Notes from Container World 2017 in Santa Clara, CA

We just got back from Container World 2017, where Banyan had an Expo table and joined in a panel session on container security. The event was well organized and featured excellent talks and exhibitors. We had the pleasure of meeting up with many old friends, and of meeting new prospective customers and partners who shared with us interesting problems and possibilities.

Container World Security panel

Container Security panel, moderated by Abhi Dugar of IDC

The container security panel session was moderated by Abhi Dugar of IDC, and the panelists represented three security vendors – Banyan Co-Founder/CTO Jayanth Gummaraju, Aqua Security VP of Marketing Rani Osnat, Black Duck Technology Evangelist Tim Mackey – and Ethan Tuttle, Lead Engineer at Zoosk and a deeply experienced and security-conscious user of Docker in production. Abhi did a great job in steering the panelists toward key concerns, and all the panelists eloquently brought out highly insightful points. The panelists stayed away from pitching products, and instead simply laid out their reasoning, experiences, and conclusions about the security implications of containers and microservices.

Here are some takeaways that I thought were most interesting. I don’t exactly remember who made each point – except for ones that Jayanth made – and so I’ll only put his name on those and leave the other points unassigned to any particular panelist so I don’t get it wrong.

One takeaway is that it’s too simplistic to claim that containers are “bad” for security, or “good” for security for that matter.

One takeaway is that it’s too simplistic to claim that containers are “bad” for security, or “good” for security for that matter. The truth is more nuanced. Jayanth pointed out, that while it’s valid to think about this in terms of the historical shifts from physical machines to virtual machines to containers, another interesting and valid way to look at it is that we’ve moved from our past practice of deploying bare OS processes, which were relatively insecure, to now wrapping processes with a namespaced and resource controlled container boundary that improves security.

The panelists also pointed out that it’s much more feasible to characterize the expected behavior of a single-purpose microservice, and to verify that behavior at runtime, as compared to doing the same for a bulky monolith exhibiting far more complex behavior. Jayanth added that the other side of that coin is that breaking a monolith into numerous single-purpose microservices leads to a great deal more messaging and remote procedure calls over the network, vastly expanding the exposed attack surface of the application in terms of number of entry-exit points, APIs, and channels.

A third takeaway that Jayanth brought up is that containerized environments will need to be integrated with the rest of an Enterprise’s infrastructure, including non-containerized workloads and services, instead of being treated as an isolated island. The other panelists agreed and described the move to containerization as being not like a cliff but more of a ramp-up over time, and security needs to be deployed incrementally along with that incremental deployment of containers.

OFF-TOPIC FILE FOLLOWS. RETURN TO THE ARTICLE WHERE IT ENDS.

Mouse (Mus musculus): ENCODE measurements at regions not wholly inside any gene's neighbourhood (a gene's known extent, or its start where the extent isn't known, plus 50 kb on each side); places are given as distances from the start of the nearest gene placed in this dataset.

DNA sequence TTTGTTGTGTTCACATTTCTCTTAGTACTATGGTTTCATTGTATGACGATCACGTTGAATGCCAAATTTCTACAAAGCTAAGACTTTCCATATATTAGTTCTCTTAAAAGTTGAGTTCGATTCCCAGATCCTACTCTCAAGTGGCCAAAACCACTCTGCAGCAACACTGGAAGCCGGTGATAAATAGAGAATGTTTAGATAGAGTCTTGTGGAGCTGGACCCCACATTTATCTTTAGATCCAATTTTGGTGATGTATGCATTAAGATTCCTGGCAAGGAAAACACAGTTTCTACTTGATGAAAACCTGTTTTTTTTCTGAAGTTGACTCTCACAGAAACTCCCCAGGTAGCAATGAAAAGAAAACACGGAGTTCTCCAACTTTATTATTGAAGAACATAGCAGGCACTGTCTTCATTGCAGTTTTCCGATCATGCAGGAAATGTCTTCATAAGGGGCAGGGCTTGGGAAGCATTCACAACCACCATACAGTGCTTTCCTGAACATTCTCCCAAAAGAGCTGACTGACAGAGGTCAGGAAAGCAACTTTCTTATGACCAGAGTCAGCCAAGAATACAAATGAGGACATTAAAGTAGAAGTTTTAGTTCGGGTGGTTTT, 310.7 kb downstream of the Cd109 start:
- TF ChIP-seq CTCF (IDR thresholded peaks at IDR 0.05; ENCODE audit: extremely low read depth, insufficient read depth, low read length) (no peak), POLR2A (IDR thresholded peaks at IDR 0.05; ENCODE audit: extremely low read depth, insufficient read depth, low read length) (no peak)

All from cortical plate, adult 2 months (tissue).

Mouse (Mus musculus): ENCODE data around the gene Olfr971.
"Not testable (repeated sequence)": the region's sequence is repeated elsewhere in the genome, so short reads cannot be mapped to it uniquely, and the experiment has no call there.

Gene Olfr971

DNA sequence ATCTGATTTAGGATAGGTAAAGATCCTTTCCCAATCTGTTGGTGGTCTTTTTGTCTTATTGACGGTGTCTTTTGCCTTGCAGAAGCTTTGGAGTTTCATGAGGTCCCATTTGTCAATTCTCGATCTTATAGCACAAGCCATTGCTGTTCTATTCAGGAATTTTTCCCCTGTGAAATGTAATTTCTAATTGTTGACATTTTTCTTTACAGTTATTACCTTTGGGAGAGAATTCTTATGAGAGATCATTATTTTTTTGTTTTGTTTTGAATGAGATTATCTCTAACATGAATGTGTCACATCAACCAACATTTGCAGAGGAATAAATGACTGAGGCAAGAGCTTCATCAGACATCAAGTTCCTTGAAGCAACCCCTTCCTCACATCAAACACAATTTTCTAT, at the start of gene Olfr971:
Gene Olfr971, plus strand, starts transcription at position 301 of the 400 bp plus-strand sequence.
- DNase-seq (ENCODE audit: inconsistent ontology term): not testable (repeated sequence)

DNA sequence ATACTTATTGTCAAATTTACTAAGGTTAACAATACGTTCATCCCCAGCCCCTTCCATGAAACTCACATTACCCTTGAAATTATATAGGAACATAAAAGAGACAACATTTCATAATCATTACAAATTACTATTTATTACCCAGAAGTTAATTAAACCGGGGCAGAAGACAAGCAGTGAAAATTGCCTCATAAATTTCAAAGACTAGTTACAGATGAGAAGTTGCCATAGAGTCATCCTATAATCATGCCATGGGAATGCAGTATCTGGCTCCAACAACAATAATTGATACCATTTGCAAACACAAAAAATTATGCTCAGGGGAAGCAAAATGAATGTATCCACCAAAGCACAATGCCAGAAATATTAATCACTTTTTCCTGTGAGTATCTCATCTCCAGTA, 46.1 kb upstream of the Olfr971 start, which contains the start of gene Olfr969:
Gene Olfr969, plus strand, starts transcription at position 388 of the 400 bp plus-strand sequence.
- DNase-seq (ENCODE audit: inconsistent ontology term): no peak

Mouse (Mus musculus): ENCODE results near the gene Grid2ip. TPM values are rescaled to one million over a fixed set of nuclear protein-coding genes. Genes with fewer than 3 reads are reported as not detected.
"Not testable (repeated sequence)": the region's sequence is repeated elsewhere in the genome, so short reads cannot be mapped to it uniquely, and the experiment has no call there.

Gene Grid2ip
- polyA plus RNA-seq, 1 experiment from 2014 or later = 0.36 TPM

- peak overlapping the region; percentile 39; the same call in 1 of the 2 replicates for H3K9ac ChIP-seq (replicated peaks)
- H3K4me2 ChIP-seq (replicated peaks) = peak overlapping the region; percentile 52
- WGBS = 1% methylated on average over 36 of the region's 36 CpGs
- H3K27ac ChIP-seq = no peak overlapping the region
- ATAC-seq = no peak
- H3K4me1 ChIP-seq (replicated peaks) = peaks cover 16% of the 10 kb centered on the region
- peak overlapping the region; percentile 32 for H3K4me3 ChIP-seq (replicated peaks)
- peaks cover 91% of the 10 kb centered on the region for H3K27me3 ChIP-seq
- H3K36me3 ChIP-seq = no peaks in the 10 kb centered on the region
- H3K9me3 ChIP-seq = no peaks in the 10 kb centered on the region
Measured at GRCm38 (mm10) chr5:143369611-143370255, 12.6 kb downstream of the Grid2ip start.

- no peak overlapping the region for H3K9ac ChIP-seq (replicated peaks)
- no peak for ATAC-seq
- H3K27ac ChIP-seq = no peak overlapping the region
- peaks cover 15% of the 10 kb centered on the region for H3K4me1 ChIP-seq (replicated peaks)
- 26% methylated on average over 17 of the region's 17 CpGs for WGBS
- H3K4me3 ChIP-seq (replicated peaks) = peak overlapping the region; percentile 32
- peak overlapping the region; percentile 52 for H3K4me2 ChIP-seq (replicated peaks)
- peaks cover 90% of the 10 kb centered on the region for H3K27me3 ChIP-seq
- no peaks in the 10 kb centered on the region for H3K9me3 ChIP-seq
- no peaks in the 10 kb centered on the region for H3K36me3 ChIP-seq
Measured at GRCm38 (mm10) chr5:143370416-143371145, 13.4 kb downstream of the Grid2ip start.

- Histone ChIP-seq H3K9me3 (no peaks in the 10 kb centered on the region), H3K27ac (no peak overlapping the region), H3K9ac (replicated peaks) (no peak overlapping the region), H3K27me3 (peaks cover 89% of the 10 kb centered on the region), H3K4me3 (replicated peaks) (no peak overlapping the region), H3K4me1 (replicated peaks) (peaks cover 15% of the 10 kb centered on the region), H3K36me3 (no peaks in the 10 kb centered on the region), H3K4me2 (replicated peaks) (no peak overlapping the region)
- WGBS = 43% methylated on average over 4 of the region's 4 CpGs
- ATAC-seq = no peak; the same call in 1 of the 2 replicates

Other interesting topics that the panelists shed light on included the importance and cost of encrypting data-in-transit between containers, the security implications of container ephemerality, best practices in building containers and configuring them for security, the importance of secrets management for containers and how to do that in a secure manner, the urgency (or not) of multi-tenancy for containerized environments, and how that relates to the criticality of potential breaches of the container boundary. I’ve probably inadvertently left out a bunch of other interesting points that the panelists made.

Container World images

A few pictures from the event, courtesy Informa

I attended a few other sessions that I’d like to highlight. Michael Ferranti of Portworx surveyed current support for stateful containers and persistent volumes in leading orchestration platforms. He efficiently packed a lot of clear and useful information into a short talk. Ethan Tuttle presented the work that Zoosk has done with Docker in production, including a lot of innovative systems they have built for secrets management at both build time and at runtime, PKI, logging, and other functionality that was missing when they took this journey as early adopters. I heard about other good sessions that I couldn’t attend, like a talk by Nathan McAuley of Docker on the topic of Orchestrating Least Privilege, and a panel session on stateful vs. stateless architectures. Over all, it was a great event and I’m glad that we were able to participate and contribute.